Aggression and lacking the ‘Feel Good Factor’

Aggression and lacking the ‘Feel Good Factor’

While many dog owners will tolerate a dog that pulls on the lead or is destructive when left alone, aggression is problem most owners won’t tolerate.  In my role as a dog trainer and behaviour specialist, I help clients understand why their dog behaves in such a way and how to deal with aggressive behaviours in a calm and consistent way.

I always ask my clients to have a vet check prior to their consultation, particularly in cases of aggression, as often physiological reasons can lead to unwanted aggressive behaviours. For example, a dog that is in pain may start to exhibit an increased aggressive behaviour towards its owners when touched. So, understanding of the internal states and environmental influences affecting a dog’s behaviour is vital. While much focus is placed on learning theory and behaviour analysis, it’s important to appreciate the biology of behaviour and how the nervous system (which includes the brain, spine and neurons) affects the endocrine system, which is mainly responsible for chemical co-ordination within the body.

Neuropsychology is the science of the relationship between the nervous system and behaviour. And studies made by researchers at Zaragoza University in Spain, found that aggressive dogs often have low levels of serotonin – which affects mood, pain, emotion, sleep and appetite.

Serotonin is often released when, for example, we eat; it gives a feeling of contentment or what I call ‘The Feel Good Factor’. Low levels of this chemical are linked to depression, anxiety, learning impairment, reduced impulse control, and aggression. Findings by the Spanish researchers back up the theory that maintaining a stable and appropriate level of serotonin activity in the brain is important to maintaining adequate impulse control and reducing aggression.

The University’s researchers took blood samples from 80 dogs which had been referred to veterinary teaching hospitals because of aggressive behaviour toward humans. The blood samples were compared to those taken from non-aggressive dogs. The aggressive dogs averaged 278 units of serotonin, while the others had 387. The aggressive dogs also had high levels of cortisol, which the body secretes as a response to stress. They averaged 21 units compared to 10 in the non-aggressive dogs.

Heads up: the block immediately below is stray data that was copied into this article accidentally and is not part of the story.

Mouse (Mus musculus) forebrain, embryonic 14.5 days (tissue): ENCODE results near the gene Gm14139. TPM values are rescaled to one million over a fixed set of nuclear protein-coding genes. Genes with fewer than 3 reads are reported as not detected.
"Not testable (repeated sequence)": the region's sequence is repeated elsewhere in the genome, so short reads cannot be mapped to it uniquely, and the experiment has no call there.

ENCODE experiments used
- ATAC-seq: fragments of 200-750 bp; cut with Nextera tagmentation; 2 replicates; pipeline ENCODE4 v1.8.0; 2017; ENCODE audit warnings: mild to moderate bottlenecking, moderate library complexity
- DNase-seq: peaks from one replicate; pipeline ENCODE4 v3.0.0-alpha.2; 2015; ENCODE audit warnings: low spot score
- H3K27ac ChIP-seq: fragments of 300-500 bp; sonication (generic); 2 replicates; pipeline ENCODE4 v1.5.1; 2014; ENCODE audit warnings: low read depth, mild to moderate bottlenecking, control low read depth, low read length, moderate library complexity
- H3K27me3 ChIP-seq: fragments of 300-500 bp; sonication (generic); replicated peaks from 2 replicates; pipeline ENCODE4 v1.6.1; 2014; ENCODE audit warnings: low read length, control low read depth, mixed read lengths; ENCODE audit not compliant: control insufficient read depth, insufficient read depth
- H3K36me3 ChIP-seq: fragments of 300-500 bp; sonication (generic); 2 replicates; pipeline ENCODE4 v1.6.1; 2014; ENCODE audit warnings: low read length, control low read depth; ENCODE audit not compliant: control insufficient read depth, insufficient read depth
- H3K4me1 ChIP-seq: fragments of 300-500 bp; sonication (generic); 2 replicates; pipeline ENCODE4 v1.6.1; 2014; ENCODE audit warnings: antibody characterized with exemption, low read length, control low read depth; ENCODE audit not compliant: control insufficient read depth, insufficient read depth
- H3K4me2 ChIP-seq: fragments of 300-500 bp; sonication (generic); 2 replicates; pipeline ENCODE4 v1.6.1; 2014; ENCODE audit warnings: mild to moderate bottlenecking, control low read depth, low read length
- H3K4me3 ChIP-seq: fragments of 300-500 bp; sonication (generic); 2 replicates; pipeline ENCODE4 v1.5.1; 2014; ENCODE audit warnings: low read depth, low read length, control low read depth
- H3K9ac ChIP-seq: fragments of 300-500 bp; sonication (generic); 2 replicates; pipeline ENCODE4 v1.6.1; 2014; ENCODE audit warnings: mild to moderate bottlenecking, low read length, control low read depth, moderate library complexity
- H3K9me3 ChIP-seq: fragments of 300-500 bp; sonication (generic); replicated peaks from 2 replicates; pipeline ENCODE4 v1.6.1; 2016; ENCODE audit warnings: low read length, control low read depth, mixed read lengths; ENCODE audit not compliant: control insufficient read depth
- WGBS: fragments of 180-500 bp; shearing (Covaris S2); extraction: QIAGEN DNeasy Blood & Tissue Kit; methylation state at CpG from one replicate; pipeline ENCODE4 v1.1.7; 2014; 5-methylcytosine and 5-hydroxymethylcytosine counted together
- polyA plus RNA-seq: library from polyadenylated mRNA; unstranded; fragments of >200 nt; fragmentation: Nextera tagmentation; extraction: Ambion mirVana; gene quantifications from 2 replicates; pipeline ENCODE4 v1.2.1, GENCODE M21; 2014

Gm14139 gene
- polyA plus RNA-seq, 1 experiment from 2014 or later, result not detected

These findings should help in finding to new ways of treating canine aggression, one of the most common reasons why dogs are euthanized. The findings back previous research that has also indicated aggressive dogs are low in serotonin. According to k9aggression.com “the use of SSRI (selective serotonin reuptake inhibitor) drugs improve the aggression problem in combination with behavior modification.” However, dog owners be aware; changing such unwanted behaviour cannot be done without behaviour modification. It seems more and more owners are turning to drugs to affect their dog’s behaviour. Psychology Today reported there has been enough demand for Prozac for dogs that the pharmaceutical company, Eli Lilly, has created a beef-flavoured version of the drug.

If you’re experiencing problems with your dog, please contact Hanne Grice at hanne@doglistener.tv

Note: dog owners should always seek the advice of a veterinarian and certified behaviour expert when experiencing problem behaviours such as aggression.

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